SRC2 Rover |
This is the third in a series of post about my involvement with the qualifying round of the NASA Space Robotics Challenge - Phase 2 (SRC2). The first post introduced the basics of the competition. One aspect of the challenge is there is no controller for the rover depicted to the right. It uses Explicit Four Wheel Steering which allows the orientation of the wheels to be independently changed. This provides multiple ways for the rover to move, e.g. straight, crab, turn, pivot.
The second post explored the geometry on positioning the wheels for a turn. This post will address pivoting in place and crab movement, i.e. moving sideways. It also addresses the trivial crab case of moving straight forward or back.
Pivoting
Pivoting is changing the orientation of the rover without changing the location. The diagram below demonstrates the wheel orientation for pivoting. In the diagram note the orientation of the axis, which is ROS standard for robots. Also, the ROS standard for rotation is counterclockwise, i.e. the direction shown in the diagram.
Explicit Steering - Rover Pivoting |
Term | Description |
ICR | Instantaneous Center of Rotation |
Rr | Radius from ICR to center of rover |
Ri, Ro | Radius of rover's inner (i) and outer (o) sides through ICR |
Wb, Wt | Wheel base and wheel track of rover. Lengths are representative of actual size. |
WRi, WRo | Radius of inner(i) and outer (o) wheels |
δi, δo | Steering angle for inner (i) and outer (o) wheels |
The equations from the previous article are the basis for calculating the wheel steering angles. These simplify because the Instantaneous Center of Rotation (ICR) is at the center of the rover, i.e. where the diagonal lines cross.
In the equations, Rr becomes zero leaving Ro and Ri as ±Mt/2. The calculation of the actual angle simply become the arc tangent of the sides as in the next equation. Then it is just a matter of getting the signs for the angles sorted out.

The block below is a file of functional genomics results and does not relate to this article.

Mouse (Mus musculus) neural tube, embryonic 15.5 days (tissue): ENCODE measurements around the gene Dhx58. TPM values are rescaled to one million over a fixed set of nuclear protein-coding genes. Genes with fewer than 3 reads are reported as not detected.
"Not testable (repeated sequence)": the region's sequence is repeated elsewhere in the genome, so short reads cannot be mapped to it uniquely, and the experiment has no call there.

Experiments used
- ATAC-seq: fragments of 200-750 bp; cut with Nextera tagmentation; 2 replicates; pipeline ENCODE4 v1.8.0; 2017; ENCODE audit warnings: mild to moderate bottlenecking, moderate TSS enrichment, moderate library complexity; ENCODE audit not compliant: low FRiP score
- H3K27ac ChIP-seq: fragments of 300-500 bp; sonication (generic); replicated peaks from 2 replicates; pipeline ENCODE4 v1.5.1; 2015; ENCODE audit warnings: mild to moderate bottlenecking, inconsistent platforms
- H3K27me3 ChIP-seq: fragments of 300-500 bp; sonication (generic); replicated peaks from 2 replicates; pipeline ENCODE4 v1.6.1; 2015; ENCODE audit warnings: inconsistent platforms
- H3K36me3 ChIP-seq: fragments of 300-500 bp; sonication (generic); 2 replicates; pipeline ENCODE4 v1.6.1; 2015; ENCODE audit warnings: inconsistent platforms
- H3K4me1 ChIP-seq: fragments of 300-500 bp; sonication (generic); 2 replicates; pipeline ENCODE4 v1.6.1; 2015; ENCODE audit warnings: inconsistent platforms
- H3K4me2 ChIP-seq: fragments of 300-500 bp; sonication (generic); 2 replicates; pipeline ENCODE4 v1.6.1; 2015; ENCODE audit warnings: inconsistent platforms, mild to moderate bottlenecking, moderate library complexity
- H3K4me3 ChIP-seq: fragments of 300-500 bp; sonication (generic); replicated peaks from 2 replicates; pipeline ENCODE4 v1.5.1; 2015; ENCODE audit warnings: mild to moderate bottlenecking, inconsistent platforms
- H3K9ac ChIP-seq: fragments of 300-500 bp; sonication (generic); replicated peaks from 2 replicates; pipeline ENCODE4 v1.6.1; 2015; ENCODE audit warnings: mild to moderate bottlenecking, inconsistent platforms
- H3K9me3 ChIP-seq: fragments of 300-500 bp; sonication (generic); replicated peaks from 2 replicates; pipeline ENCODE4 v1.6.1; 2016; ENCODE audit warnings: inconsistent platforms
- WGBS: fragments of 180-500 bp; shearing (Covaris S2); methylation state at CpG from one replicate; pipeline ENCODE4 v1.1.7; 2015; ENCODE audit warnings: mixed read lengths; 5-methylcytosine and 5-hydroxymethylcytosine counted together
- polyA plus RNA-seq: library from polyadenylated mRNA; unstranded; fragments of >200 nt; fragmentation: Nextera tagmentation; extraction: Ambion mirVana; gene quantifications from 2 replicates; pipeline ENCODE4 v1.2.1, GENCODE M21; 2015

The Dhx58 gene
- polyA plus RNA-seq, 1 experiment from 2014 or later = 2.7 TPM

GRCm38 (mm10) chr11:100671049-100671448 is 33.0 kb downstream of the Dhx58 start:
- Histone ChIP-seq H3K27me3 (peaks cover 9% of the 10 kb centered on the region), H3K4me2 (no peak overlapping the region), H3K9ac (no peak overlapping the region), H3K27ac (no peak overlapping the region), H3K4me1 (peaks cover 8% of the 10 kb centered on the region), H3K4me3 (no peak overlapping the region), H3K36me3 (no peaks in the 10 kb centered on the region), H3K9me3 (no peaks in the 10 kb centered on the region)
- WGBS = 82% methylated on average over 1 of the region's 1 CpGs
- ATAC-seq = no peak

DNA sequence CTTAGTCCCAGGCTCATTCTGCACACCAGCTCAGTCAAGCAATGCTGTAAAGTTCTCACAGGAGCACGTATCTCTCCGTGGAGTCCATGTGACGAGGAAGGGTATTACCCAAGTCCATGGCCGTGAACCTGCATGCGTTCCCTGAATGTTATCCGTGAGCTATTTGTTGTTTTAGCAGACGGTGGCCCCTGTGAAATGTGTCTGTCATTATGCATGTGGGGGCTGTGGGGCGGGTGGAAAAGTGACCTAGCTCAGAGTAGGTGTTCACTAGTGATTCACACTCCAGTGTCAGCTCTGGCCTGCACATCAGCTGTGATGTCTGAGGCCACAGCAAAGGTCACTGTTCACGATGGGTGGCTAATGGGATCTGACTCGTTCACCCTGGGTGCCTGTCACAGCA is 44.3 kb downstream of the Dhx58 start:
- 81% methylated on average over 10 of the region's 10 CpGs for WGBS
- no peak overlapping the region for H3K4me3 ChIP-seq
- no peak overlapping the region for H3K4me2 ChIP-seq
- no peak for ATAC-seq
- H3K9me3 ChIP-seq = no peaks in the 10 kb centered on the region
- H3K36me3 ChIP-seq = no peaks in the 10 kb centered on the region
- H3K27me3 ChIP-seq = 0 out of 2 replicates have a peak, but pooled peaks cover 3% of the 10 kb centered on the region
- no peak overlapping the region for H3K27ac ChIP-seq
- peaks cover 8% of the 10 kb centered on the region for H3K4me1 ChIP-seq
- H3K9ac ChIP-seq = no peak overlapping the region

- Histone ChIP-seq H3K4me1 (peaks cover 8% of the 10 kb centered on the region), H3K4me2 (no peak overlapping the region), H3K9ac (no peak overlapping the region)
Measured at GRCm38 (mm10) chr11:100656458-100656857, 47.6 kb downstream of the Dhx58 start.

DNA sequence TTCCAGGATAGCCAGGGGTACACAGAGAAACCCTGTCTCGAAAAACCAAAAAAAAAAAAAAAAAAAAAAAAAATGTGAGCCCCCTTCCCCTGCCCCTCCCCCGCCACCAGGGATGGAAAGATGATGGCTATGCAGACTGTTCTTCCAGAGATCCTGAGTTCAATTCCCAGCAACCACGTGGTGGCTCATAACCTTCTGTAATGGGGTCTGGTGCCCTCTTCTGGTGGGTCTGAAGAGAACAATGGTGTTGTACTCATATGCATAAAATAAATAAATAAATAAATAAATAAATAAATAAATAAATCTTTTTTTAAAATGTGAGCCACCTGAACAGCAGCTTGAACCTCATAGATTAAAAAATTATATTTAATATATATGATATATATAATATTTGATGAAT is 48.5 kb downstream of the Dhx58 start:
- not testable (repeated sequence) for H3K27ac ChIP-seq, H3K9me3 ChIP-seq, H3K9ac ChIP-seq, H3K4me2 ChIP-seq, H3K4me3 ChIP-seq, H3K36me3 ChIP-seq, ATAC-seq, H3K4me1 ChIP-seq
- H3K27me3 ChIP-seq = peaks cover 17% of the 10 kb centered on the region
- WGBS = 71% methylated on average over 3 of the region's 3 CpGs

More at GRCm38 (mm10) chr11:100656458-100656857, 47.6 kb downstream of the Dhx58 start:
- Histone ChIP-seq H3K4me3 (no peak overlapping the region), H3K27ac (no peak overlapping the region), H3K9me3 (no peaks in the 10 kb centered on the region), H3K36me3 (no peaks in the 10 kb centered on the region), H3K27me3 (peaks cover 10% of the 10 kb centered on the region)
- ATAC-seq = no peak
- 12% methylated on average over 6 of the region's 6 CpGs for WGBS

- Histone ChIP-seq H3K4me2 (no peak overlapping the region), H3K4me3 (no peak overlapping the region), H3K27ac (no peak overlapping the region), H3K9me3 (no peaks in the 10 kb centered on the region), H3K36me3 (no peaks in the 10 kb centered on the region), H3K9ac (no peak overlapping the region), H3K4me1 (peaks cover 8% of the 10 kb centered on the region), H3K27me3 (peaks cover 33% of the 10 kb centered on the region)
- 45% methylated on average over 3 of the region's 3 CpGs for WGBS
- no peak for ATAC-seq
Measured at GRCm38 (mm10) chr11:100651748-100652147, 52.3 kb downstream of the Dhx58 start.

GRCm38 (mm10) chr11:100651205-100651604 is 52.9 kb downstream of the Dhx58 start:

Since the size of the rover is constant it is possible to calculate the pivot angles during compilation to avoid run time calculation.
Crab and Straight Movement
The steering orientation for all wheels is the same in a crab movement as shown in the diagram. Clearly for moving straight the steering angle is zero.
Explicit Steering - Rover Crab Movement |
The angle is determined by the speed or effort in the X and Y directions. Again the arc tangent of these values provides the angle.
A conscious decision was made, for two reasons, not to investigate turning while doing a crab movement. First, it would mean each wheel would have a unique orientation. Bluntly, the complications in determining those orientations and the speeds of those wheels (covered in a later post) was off-putting.
The second reason is more pragmatic. The SRC2 rover can only sense obstacles in front of the rover. Moving to the side in a crab movement risks collisions with obstacles unless over means can assure a clear path. While some circumstances may require and allow a simple crab movement doing a turn at the same time seems imprudent.
Caveats
Implementing these calculation requires careful checking on how the programming language implements the arc tangent function. Some languages provide an arctan2(m, n) form which provides the quadrant of the angle usually through a signed output. The order of the arguments determines the quadrant. The expected ordering varies among languages.
This wraps up the first three articles on determining the steering angles for the wheels.
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